Eye Movement Desensitization and Reprocessing (EMDR) is a form of psychotherapy used for PTSD.
In EMDR, you pay attention to a back and forth movement or sound. While doing so, you bring up difficult or upsetting memories and begin to process your past experiences.
Through this process, individuals can start healing and alleviate the emotional distress that comes with traumatic experiences.
Cognitive restructuring can help individuals better understand and put together bad memories.
People with PTSD may remember certain traumatic events differently than how they happened. This can lead them to blame themselves for things that weren’t their fault.
A therapist can help a person realistically understand their events through cognitive restructuring.
You don’t have to be under the shadow of trauma anymore.
The Continuum of Care
Access a full range of treatments for mental health and substance use disorders. Whether you need a safe transitional living community, inpatient care, or outpatient therapy, we have a program to help.
Our goal is to provide the most helpful information. Please reach out to us if you have any additional questions. We are here to help in any way we can.
Yes, PTSD can develop at any age, even in young children and teens.
However, The National Center for PTSD reports that the typical onset age for PTSD is young and middle adulthood.
SSRIs, or selective serotonin reuptake inhibitors, and serotonin-norepinephrine reuptake inhibitors (SNRIs) are forms of antidepressants that are sometimes recommended for PTSD.
PTSD is difficult for the individual and the people close to them.
Often, loved ones want to help but may be unsure how to.
One thing you can start by doing is educating yourself on PTSD. The more you know, the better you can offer support, understanding, and help.
It is also important to be patient and not pressure them into telling things they are not comfortable with or ready to talk about. Instead, assure them that you are there when they need you and learn about healthy ways you can support them.
Be respectful of them and their boundaries, and listen to them whenever they are ready.
When PTSD is left untreated, it can cause significant negative effects on one’s physical, mental, and psychological state.
Symptoms may worsen if a person doesn’t receive the help they need.
Cognitive-behavioral therapy (CBT) can help young people identify unhealthy thoughts and behavior patterns that can lead to destructive behaviors and beliefs and learn how to restructure them.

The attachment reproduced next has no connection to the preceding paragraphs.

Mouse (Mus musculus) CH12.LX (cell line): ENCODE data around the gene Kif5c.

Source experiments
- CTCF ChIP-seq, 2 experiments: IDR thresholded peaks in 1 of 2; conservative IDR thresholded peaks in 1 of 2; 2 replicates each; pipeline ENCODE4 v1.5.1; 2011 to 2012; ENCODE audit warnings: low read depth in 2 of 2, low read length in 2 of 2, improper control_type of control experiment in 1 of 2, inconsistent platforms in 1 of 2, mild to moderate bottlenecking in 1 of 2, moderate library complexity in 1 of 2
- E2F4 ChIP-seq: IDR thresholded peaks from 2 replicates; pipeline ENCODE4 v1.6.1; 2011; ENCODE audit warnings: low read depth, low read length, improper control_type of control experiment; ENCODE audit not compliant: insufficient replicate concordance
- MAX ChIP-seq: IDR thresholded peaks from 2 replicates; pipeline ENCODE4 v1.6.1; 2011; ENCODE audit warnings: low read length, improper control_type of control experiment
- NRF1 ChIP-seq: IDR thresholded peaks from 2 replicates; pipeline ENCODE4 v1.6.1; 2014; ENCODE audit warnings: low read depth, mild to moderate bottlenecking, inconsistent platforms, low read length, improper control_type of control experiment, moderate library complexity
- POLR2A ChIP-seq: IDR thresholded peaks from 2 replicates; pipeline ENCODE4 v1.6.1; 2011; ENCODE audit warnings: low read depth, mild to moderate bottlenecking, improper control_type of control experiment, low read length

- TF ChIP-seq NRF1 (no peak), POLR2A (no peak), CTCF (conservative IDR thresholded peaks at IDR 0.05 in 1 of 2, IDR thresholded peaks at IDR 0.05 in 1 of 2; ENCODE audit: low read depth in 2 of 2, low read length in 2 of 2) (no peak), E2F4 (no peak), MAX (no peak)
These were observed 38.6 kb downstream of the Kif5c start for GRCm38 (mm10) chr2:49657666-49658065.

CBT for PTSD treatment helps individuals confront reminders of trauma to help decrease emotional distress.
CBT can be offered in individual or group settings and refers to a variety of different therapies.
This form of psychotherapy has proven to be effective in treating a wide range of problems, including mental health disorders, substance use disorders, and PTSD.
Coping skills can generally be categorized into 4 main groups:
Problem-focused coping skills can include asking for help, establishing healthy boundaries, walking away from stressful situations, or working on time management.
Emotion-focused skills include meditation, journaling, exercise, talking, or positive thinking.
Meaning-focused coping strategies involve finding purpose and value in their experiences to manage stressful situations.
Social coping or support-seeking strategies can include things like spending time with family and friends, serving people in need, and taking care of or playing with a pet.
CPTSD stands for complex post-traumatic stress disorder.
The difference between PTSD and CPTSD is that CPTSD develops from a series of repeated traumatic events over months or years, as opposed to one single event.
Any type of long-term trauma may cause or lead to CPTSD.
Examples of long-term trauma can include:
Complex PTSD shares similar symptoms with PTSD, along with additional ones that may include:
Gaslighting can be defined as the manipulation of others to doubt themselves.
Gaslighting is a form of abuse that can lead to problems with self-esteem and confidence, and can cause someone to become dependent on the person gaslighting them.
Common signs of gaslighting can include someone:
Someone who has experienced gaslighting may feel the need to apologize for things that aren’t their fault, have low confidence, have a distorted sense of self, or always feel that they’re to blame when things go wrong.
Over time, gaslighting can contribute to mental health problems like anxiety, depression, loneliness, and in some cases, trauma and PTSD.